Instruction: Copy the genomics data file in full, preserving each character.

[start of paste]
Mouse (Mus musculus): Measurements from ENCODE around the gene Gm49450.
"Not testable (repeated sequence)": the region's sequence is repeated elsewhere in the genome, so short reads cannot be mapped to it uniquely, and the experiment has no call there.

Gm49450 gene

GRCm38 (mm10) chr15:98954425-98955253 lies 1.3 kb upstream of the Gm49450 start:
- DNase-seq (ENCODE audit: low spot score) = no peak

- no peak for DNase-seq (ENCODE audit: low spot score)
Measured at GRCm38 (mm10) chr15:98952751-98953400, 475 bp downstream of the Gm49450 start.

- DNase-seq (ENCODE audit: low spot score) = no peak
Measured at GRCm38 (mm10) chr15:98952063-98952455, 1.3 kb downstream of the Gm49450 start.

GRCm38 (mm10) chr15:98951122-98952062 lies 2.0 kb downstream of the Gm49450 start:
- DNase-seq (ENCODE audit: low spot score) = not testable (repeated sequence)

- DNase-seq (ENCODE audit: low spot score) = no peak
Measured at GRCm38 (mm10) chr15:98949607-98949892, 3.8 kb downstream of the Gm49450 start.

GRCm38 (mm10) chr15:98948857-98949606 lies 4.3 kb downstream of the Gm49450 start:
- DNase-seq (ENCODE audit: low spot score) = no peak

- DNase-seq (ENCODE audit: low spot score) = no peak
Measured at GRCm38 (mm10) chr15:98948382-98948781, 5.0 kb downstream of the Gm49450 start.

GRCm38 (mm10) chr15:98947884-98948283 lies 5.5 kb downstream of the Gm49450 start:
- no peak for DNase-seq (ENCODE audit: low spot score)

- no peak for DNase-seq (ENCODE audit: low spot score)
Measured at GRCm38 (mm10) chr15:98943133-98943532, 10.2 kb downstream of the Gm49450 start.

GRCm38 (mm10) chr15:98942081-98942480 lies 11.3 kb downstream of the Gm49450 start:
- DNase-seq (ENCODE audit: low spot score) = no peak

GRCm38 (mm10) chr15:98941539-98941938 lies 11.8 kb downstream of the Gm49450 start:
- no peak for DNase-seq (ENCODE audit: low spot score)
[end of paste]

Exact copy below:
Mouse (Mus musculus): Measurements from ENCODE around the gene Gm49450.
"Not testable (repeated sequence)": the region's sequence is repeated elsewhere in the genome, so short reads cannot be mapped to it uniquely, and the experiment has no call there.

Gm49450 gene

GRCm38 (mm10) chr15:98954425-98955253 lies 1.3 kb upstream of the Gm49450 start:
- DNase-seq (ENCODE audit: low spot score) = no peak

- no peak for DNase-seq (ENCODE audit: low spot score)
Measured at GRCm38 (mm10) chr15:98952751-98953400, 475 bp downstream of the Gm49450 start.

- DNase-seq (ENCODE audit: low spot score) = no peak
Measured at GRCm38 (mm10) chr15:98952063-98952455, 1.3 kb downstream of the Gm49450 start.

GRCm38 (mm10) chr15:98951122-98952062 lies 2.0 kb downstream of the Gm49450 start:
- DNase-seq (ENCODE audit: low spot score) = not testable (repeated sequence)

- DNase-seq (ENCODE audit: low spot score) = no peak
Measured at GRCm38 (mm10) chr15:98949607-98949892, 3.8 kb downstream of the Gm49450 start.

GRCm38 (mm10) chr15:98948857-98949606 lies 4.3 kb downstream of the Gm49450 start:
- DNase-seq (ENCODE audit: low spot score) = no peak

- DNase-seq (ENCODE audit: low spot score) = no peak
Measured at GRCm38 (mm10) chr15:98948382-98948781, 5.0 kb downstream of the Gm49450 start.

GRCm38 (mm10) chr15:98947884-98948283 lies 5.5 kb downstream of the Gm49450 start:
- no peak for DNase-seq (ENCODE audit: low spot score)

- no peak for DNase-seq (ENCODE audit: low spot score)
Measured at GRCm38 (mm10) chr15:98943133-98943532, 10.2 kb downstream of the Gm49450 start.

GRCm38 (mm10) chr15:98942081-98942480 lies 11.3 kb downstream of the Gm49450 start:
- DNase-seq (ENCODE audit: low spot score) = no peak

GRCm38 (mm10) chr15:98941539-98941938 lies 11.8 kb downstream of the Gm49450 start:
- no peak for DNase-seq (ENCODE audit: low spot score)